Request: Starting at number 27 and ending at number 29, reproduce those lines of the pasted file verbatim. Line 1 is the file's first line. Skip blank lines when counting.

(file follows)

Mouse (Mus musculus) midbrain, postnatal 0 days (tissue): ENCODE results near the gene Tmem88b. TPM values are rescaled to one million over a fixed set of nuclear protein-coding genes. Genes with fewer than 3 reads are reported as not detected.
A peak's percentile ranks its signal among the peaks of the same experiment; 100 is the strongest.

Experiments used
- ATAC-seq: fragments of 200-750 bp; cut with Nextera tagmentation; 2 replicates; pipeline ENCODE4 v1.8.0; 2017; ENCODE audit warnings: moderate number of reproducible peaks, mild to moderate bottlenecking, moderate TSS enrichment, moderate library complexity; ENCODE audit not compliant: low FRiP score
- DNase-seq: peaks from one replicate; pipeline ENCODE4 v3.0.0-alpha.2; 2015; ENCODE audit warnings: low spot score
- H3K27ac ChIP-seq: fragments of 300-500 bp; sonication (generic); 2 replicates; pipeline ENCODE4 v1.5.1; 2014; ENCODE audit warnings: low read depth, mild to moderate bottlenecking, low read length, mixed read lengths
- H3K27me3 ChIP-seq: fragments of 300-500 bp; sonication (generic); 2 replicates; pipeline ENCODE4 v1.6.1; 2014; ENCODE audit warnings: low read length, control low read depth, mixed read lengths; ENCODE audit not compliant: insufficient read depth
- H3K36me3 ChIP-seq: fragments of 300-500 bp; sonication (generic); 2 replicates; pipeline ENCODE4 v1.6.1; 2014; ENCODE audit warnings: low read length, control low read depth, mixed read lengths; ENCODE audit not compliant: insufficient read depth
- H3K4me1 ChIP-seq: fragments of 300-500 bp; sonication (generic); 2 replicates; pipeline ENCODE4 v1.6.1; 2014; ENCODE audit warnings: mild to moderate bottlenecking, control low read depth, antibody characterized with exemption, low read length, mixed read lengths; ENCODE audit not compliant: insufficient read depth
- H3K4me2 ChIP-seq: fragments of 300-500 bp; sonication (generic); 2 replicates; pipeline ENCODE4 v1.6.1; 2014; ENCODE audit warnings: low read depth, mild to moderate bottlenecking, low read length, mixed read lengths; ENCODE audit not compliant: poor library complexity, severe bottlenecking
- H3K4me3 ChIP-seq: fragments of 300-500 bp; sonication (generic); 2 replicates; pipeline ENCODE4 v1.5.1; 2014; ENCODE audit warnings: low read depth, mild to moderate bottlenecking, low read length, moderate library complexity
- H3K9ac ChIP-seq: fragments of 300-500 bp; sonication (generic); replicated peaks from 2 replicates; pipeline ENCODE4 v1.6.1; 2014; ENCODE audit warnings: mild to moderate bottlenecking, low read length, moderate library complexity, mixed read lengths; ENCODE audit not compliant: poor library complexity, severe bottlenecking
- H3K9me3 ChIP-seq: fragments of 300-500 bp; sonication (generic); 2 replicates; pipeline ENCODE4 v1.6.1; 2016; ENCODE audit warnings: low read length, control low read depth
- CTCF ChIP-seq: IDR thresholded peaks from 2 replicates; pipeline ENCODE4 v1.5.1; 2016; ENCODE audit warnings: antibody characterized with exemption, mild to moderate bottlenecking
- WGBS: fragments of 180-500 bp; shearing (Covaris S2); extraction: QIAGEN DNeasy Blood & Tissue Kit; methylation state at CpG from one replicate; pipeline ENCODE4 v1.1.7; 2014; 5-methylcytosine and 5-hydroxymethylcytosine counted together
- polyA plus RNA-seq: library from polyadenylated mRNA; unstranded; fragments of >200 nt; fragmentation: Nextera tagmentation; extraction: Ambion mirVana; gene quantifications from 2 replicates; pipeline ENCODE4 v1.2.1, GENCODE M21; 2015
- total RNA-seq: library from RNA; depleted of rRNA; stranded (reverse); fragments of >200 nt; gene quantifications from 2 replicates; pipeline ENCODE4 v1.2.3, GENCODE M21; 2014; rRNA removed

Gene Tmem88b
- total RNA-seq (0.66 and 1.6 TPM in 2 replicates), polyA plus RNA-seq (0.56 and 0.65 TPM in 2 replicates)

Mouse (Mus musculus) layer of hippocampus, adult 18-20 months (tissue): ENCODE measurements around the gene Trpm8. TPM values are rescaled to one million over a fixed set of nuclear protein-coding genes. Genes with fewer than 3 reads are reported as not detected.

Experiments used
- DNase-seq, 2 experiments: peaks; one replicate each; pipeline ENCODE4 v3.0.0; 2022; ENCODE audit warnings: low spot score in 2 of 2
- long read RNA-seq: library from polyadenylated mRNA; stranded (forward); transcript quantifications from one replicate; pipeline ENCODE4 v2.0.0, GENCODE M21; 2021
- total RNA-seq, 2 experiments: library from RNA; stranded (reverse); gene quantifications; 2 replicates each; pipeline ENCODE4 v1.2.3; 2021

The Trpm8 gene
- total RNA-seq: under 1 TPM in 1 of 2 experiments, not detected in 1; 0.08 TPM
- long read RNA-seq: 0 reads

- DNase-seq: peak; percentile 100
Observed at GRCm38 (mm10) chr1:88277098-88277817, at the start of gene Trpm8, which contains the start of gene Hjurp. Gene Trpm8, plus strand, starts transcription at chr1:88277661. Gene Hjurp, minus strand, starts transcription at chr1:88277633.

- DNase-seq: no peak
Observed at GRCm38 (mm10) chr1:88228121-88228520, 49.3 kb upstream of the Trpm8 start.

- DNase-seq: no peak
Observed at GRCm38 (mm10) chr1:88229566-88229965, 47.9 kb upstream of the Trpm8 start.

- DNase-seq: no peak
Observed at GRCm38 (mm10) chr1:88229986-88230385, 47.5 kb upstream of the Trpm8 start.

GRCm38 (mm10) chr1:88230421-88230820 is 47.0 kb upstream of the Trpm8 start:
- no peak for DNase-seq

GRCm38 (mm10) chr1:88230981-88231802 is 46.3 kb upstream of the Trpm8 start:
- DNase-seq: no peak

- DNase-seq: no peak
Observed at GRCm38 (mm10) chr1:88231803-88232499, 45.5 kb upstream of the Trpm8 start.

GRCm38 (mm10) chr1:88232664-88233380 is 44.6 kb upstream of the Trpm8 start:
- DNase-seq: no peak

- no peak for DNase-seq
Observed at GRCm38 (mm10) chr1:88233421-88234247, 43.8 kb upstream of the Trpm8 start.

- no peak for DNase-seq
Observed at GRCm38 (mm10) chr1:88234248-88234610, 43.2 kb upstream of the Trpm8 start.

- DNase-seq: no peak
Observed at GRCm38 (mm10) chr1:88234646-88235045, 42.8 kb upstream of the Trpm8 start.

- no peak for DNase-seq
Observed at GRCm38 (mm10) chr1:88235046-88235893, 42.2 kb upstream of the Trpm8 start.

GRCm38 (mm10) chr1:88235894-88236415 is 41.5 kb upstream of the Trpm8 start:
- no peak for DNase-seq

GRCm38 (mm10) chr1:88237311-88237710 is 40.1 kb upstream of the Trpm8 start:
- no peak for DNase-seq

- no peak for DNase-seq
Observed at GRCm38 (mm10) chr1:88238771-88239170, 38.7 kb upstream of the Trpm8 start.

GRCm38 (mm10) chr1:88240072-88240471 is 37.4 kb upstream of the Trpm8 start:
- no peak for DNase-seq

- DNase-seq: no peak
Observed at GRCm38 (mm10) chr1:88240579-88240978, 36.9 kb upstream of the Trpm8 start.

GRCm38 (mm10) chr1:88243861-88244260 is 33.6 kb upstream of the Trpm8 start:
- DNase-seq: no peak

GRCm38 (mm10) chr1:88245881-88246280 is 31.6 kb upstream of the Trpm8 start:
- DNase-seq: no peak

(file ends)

- long read RNA-seq: 0 reads

- DNase-seq: peak; percentile 100
Observed at GRCm38 (mm10) chr1:88277098-88277817, at the start of gene Trpm8, which contains the start of gene Hjurp. Gene Trpm8, plus strand, starts transcription at chr1:88277661. Gene Hjurp, minus strand, starts transcription at chr1:88277633.